Producer Karin Chien, who made Iranian drama “Circumstance” in Lebanon, and has also shot features in Haiti and the Philippines, acknowledges the risks but says its essential to the process.

“My philosophy is always to hire locally,” she says. “We’re not there to just make a movie, we’re a presence in a foreign land and we want to be respectful, and we have a responsibility to work within their parameters and form a mutual, true co-production.”

However, that can also mean relying on untested professionals — or even on amateurs. Albania has virtually no filmmaking infrastructure, so while “The Forgiveness of Blood” had British cinematographer Rob Hardy and Italian production designer Tommaso Ortino, Mezey turned to local film schools and the neighborhood to find the wardrobe department, third assistant cameraperson “Rocky” Elezaj and many other positions, training people for six months.

Adapting isn’t just polite. Crew positions aren’t universal; for example, some countries don’t have positions like assistant camera or script supervisor. Shooting in Lebanon and the Philippines, where they don’t often record location sound, Chien had to train her crews to understand “quiet on set.”

“My advice,” she said, “figure out how the locals do it and either prepare your team to adapt to those ways or bring what you need from the States to compensate.”

The personal is professional. In America, it’s the film industry and show business; in other countries, Mezey said, “the social relationships are often more important than the film.”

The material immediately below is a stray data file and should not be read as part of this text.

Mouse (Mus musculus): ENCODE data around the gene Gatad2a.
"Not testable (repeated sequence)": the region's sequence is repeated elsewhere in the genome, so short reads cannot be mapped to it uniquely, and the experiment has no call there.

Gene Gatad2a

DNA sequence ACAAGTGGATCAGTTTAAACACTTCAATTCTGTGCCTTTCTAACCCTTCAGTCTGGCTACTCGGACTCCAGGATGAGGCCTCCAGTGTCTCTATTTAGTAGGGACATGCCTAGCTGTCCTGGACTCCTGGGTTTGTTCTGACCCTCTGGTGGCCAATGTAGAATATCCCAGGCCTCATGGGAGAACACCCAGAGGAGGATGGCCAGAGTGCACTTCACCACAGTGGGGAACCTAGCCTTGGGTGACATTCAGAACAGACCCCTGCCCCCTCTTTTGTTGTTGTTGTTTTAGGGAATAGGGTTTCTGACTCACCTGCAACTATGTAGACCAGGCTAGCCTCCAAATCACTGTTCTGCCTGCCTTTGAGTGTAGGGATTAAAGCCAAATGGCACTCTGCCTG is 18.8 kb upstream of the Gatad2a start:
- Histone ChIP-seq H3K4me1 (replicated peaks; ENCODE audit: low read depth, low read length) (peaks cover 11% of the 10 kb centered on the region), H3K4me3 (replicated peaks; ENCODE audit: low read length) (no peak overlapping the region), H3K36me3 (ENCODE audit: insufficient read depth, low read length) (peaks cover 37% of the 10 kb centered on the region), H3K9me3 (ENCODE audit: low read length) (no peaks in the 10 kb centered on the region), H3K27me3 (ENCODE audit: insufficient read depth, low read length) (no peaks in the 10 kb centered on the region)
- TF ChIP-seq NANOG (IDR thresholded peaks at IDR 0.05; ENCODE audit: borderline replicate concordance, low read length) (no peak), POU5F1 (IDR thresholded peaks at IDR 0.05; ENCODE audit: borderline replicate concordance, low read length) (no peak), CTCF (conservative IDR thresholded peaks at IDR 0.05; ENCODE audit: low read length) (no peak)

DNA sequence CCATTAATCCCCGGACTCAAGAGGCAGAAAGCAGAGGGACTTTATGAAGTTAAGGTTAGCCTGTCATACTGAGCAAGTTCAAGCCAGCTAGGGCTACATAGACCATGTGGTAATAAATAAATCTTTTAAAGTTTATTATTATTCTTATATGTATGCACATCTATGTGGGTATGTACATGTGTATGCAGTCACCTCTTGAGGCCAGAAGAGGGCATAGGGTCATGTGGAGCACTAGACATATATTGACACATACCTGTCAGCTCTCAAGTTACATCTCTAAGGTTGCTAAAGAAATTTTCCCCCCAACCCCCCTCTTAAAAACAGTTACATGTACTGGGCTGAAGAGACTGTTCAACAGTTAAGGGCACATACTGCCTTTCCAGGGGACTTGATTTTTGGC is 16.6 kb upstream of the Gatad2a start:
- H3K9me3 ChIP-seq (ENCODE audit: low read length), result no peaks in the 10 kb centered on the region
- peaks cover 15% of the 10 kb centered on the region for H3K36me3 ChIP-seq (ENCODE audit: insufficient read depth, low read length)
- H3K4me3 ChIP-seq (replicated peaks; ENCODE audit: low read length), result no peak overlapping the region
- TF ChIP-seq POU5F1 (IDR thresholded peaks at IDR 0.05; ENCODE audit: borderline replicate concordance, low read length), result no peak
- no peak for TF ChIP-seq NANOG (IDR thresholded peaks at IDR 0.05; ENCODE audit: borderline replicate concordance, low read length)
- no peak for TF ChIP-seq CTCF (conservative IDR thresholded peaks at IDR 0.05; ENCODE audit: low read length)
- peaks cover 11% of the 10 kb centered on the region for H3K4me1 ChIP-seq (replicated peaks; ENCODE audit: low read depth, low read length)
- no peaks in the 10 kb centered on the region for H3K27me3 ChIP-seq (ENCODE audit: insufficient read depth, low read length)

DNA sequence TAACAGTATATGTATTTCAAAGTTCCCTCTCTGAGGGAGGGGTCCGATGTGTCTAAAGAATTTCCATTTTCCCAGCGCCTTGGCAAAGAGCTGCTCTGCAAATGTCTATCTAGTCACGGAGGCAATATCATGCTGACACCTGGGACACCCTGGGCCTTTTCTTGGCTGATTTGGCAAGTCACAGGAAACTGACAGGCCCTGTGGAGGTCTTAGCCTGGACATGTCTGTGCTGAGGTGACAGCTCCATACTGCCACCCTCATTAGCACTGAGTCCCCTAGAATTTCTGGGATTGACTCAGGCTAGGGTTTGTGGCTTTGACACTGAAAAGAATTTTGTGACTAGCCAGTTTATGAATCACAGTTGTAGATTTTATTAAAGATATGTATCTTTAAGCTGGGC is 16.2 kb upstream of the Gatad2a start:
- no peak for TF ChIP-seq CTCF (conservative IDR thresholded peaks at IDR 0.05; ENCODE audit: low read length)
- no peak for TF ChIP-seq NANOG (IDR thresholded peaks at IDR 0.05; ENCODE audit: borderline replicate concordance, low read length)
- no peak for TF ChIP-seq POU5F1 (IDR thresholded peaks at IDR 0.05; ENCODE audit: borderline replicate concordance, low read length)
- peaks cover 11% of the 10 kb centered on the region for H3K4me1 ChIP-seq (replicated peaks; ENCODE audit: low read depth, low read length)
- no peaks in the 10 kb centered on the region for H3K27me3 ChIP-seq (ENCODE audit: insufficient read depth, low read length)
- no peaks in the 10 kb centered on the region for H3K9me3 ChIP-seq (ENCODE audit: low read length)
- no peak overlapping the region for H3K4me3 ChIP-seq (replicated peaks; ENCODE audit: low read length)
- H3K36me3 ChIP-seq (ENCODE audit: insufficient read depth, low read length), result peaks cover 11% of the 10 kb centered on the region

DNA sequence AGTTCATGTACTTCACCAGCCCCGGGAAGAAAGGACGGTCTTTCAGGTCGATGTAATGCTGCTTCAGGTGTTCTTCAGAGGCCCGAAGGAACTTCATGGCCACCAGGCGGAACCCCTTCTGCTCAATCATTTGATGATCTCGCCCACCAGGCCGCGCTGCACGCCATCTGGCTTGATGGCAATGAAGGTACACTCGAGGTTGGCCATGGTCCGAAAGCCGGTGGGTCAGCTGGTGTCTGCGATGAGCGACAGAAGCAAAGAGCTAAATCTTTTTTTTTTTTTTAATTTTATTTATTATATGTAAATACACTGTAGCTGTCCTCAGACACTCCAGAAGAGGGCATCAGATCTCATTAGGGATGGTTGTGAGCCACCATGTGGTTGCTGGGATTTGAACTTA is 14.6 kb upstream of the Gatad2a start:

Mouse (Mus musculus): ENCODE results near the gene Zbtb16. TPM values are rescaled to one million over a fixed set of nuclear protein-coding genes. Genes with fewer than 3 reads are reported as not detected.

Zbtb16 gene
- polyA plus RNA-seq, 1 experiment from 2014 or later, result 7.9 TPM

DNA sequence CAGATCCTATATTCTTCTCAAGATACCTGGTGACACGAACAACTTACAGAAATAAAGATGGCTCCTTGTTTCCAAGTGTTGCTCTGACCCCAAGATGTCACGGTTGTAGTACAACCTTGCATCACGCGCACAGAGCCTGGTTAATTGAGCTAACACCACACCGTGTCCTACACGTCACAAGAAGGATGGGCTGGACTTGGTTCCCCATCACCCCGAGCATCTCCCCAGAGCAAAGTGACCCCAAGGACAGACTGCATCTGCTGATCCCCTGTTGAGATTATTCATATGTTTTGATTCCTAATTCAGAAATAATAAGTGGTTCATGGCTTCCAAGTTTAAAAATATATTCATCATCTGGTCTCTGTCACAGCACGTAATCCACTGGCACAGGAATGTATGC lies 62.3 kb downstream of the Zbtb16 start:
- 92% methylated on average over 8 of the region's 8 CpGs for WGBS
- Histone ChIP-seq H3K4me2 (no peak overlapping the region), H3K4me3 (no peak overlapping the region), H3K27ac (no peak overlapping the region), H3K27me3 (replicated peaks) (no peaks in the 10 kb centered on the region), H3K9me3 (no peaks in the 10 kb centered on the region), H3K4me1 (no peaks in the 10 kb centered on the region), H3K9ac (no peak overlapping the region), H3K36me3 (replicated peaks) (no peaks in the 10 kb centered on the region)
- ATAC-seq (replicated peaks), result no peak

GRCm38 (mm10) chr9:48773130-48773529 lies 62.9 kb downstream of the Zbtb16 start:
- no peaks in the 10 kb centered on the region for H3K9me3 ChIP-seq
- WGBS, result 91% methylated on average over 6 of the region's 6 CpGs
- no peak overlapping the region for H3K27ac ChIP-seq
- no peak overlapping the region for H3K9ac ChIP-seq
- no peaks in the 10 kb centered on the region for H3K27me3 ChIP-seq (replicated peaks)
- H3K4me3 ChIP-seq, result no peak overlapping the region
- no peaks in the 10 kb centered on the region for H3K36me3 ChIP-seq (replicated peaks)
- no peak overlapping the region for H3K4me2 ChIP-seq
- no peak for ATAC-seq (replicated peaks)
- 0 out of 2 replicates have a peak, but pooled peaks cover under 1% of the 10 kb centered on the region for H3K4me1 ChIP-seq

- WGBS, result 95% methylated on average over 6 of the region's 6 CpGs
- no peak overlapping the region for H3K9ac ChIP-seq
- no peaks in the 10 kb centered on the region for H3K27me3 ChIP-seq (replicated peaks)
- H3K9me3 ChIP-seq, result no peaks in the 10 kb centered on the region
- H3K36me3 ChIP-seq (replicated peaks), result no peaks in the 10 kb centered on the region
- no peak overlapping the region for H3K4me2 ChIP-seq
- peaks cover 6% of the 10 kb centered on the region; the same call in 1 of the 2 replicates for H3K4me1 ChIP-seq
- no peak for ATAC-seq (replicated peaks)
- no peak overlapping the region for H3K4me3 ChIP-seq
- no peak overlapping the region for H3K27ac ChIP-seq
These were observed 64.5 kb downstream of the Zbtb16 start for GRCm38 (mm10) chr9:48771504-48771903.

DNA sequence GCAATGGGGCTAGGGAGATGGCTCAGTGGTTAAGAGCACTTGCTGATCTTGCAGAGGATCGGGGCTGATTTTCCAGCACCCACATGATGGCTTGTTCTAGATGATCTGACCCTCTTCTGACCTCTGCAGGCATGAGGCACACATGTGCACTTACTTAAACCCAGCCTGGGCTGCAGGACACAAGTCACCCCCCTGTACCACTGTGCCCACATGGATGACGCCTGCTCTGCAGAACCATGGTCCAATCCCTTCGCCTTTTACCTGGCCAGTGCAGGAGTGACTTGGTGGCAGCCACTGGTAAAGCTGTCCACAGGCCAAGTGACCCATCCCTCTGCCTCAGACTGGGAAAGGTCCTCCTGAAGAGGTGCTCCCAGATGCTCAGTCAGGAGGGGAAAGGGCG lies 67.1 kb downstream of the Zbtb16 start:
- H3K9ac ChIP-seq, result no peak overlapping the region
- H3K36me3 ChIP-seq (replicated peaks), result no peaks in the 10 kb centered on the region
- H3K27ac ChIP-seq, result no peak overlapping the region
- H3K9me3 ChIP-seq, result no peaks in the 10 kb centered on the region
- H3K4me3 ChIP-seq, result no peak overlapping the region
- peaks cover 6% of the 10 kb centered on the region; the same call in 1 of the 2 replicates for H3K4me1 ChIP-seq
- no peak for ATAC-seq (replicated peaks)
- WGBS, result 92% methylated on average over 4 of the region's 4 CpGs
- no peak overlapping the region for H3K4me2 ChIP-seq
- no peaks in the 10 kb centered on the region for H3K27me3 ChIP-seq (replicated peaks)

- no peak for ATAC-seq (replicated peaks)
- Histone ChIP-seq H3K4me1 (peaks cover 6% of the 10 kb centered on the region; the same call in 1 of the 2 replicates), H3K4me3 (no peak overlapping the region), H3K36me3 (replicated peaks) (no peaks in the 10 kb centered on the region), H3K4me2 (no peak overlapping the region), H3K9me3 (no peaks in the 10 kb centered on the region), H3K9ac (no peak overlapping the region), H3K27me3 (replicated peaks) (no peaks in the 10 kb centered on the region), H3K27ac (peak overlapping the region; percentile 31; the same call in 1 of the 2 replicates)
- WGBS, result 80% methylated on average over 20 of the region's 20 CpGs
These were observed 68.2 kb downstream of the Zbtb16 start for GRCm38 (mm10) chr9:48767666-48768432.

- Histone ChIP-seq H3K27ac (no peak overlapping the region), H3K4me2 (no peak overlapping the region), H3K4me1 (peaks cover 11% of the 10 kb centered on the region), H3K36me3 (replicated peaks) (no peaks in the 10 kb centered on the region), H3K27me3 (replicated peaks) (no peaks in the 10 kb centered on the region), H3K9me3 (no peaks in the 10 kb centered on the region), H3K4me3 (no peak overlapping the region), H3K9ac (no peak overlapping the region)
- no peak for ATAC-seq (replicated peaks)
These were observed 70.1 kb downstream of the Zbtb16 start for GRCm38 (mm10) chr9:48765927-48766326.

When shooting David Riker’s upcoming film “The Girl” in Mexico, Mezey said there was a sense that “we’re a family and we’re going to have fun doing this.” He built a social component into the schedule, whether in communal meals or getting together after wrapping a day’s shoot.

Transparency is good for business. In America, budgets tend to be treated as secrets, with knowledge limited to a select few. However, taking that approach in a foreign country can lead to suspicion, acrimony and a crew that makes your life very difficult.

Mezey advocates making sure that everyone knows what everyone else is getting paid on a local crew, and at a fair rate. “You’re in a powerful  position,” he said. “And if they know you’re being cheap, it’ll be discussed and you’ll build a resentment. So not only is it unethical, it’s counterproductive.”

The same kind of parity and fairness is also necessary when dealing with more experienced foreign co-producers.  

“We’re talking about films that are well below what most European co-producers are used to,” says Parts & Labor’s Jay Van Hoy who, with partner Lars Knudsen, most recently shot Julia Loktev’s “The Loneliest Planet” in the former Russian state of Georgia with a German subsidy. “They’re not going to be motivated by budgets around $1 million.”